-Interview- Cause Of Affliction (4/18/14)

Cause Of Affliction
From: Wilkes Barre, PA
Sounds like: Hard rock/metal

1. How did the band come together and form? Who thought of the name “Cause Of Affliction” and is there any meaning behind it?

Cause of Affliction was formed in September of 2011 by Bassist Matt Van Fleet and Guitarist Bill Tobin. After several failed attempts in auditioning drummers, Matt decided to ask his close friend Mandy Touch even though she was practically a beginner. Although she didn’t have the most impressive chops, she made up for it in determination and reliability which gained her an official spot in the band. After only a few short months, Matt, Mandy, and Billy wrote 12 songs, but still could not find the right person to fill the vocal position and compliment their unique sound. In February of 2012, CoA was asked to play their first gig. Despite the small setback of still not having a good set of vox, they accepted the gig and played their first show as an instrumental 3-piece. Following their first gig, the trio continued to play out instrumentally in hopes of finding the last piece to their rockin’ puzzle. Finally after over 20 gigs and a dozen auditions, in June of 2012 they found the lungs they were looking for. With the addition of Gary Edrington as their frontman, the beast known as Cause of Affliction was finally in its final and most powerful form. Gary quickly wrote lyrics to the instrumental songs Matt, Mandy and Billy had laid out and they have continued to play out on a regular basis and have been writing new material as a whole since then.
The name Cause of Affliction was thought of by drummer Mandy Touch and is biblical based. Without going into too much detail, it basically means we are all afflicted in some way, shape or form. Whether it is emotional, physical or mental, all of our afflictions have specific causes and we all have our own ways of dealing with and overcoming them.

2. What do you want listeners to take away from the "Freedom Is A Lie" album? How has reception to it been thus far?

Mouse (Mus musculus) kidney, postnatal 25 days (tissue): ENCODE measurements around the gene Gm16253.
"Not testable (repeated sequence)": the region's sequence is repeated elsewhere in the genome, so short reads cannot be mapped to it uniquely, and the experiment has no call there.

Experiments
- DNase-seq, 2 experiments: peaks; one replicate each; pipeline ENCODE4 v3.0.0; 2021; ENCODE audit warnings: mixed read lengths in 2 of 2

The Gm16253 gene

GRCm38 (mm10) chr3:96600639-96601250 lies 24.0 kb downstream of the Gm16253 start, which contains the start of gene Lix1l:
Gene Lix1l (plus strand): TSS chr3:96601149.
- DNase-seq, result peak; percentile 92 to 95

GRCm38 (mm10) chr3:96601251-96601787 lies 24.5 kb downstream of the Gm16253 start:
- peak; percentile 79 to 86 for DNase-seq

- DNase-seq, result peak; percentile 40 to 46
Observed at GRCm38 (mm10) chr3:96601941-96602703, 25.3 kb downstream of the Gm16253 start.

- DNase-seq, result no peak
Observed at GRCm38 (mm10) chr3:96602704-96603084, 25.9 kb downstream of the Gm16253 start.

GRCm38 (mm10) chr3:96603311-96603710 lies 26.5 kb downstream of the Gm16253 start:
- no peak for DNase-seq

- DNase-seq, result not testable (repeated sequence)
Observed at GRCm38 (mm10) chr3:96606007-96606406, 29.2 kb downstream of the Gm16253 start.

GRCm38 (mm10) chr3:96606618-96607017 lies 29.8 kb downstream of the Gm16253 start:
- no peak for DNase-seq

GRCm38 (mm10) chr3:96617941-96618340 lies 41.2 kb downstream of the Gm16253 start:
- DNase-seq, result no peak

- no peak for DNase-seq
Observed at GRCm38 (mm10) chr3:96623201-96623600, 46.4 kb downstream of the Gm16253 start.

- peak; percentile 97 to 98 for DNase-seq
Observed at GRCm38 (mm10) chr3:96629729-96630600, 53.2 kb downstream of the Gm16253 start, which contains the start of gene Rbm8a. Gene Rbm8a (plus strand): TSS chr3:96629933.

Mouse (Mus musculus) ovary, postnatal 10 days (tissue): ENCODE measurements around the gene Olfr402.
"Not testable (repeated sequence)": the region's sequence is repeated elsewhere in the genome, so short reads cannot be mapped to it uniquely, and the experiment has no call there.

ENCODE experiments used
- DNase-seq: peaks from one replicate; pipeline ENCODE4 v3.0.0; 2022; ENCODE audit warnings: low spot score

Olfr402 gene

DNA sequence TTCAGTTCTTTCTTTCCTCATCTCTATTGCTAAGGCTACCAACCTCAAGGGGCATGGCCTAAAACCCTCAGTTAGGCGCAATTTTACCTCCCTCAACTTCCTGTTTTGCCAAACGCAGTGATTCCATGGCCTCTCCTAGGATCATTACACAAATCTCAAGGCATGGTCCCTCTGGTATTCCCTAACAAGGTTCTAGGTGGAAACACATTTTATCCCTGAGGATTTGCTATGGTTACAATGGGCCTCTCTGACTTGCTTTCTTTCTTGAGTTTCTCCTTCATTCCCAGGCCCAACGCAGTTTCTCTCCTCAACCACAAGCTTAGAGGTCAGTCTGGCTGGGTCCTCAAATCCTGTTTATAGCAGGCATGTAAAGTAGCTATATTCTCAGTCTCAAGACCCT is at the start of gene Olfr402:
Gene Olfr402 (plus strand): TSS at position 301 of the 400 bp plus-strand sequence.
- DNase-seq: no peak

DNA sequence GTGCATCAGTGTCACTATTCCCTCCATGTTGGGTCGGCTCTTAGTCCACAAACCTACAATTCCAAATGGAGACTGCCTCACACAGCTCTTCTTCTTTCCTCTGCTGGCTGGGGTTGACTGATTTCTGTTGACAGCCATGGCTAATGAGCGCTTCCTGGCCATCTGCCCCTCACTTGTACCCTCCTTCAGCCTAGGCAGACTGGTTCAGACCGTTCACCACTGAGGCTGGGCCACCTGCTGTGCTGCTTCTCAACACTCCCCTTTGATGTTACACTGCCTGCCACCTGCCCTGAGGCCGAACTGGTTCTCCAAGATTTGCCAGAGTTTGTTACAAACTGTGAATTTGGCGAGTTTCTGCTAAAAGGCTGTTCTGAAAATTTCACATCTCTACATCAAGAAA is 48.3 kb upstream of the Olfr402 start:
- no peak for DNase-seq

As musicians/songwriters, we know our limits. Instead of trying to be the fastest, or the most technical band out there, we stay true to ourselves and don’t follow any trends. As a result of this, we write solid, high-quality material that blends heavy metal, thrash, nu-metal, hard rock, funk, and hardcore. Lyrically, Gary writes a lot about good and bad experiences endured throughout life. Although our lyrics are written on a personal level, our songs can still be interpreted by each individual listener in their own way.
We have gotten great feedback on our album so far. Most fans have told us that they have not taken it out or their CD player yet.

3. How would you describe your music to the average listener?

Our debut album “Freedom is a Lie” is more on the hard rock side, but with the newer material we are writing, we are leaning more towards the heavier, more metal side of the genre spectrum. The most common feedback that we receive is that our sound is very unique and it is hard to think of other bands to compare us to. The few comparasions that we have gotten are Metallica, Pantera, Biohazard, Machine Head, Godsmack, and Korn.

4. What can people expect from your live show? What are your favorite songs to play live?

Energy, and lots of it! We all have a great amount of passion for what we are doing, and our live show really proves that. We are known for our super energetic live shows which include, but are not limited to, lights, fog, mosh pits, band members jumping in the crowd and walking on the bar, sing-a-longs, and of course, a crowd favorite…”The Keg”. The keg is a metal keg that Gary and fans hit with a baseball bat at certain points in our songs. We've always believed that a live show should be just that; a show. People come out to be entertained, not to watch a band rehearse. We make sure to give the crowd 100% of what we have to offer. Of course things happen live, drummers drop sticks, guitarists hit wrong notes; but if you want perfection, listen to the album. Favorite songs to play live? Our new songs Time To Rise and Halo are awesome, in your face songs. Salami gets great reception and the crowd always gives us something back on that one. We do have so many songs now, so it is difficult for us to decide what songs to put in our set-list.

5. Who are three bands you’d like to tour with?

Only three? (laughs) I guess we will say Alice In Chains, Metallica, and Machine Head.

6. Any crazy show stories?

Unfortunately we do not have any crazy stories so far. We have had a few train wrecks and gear issues during live shows, but every band goes through that.

7. What’s your take on the current state of hard rock/metal?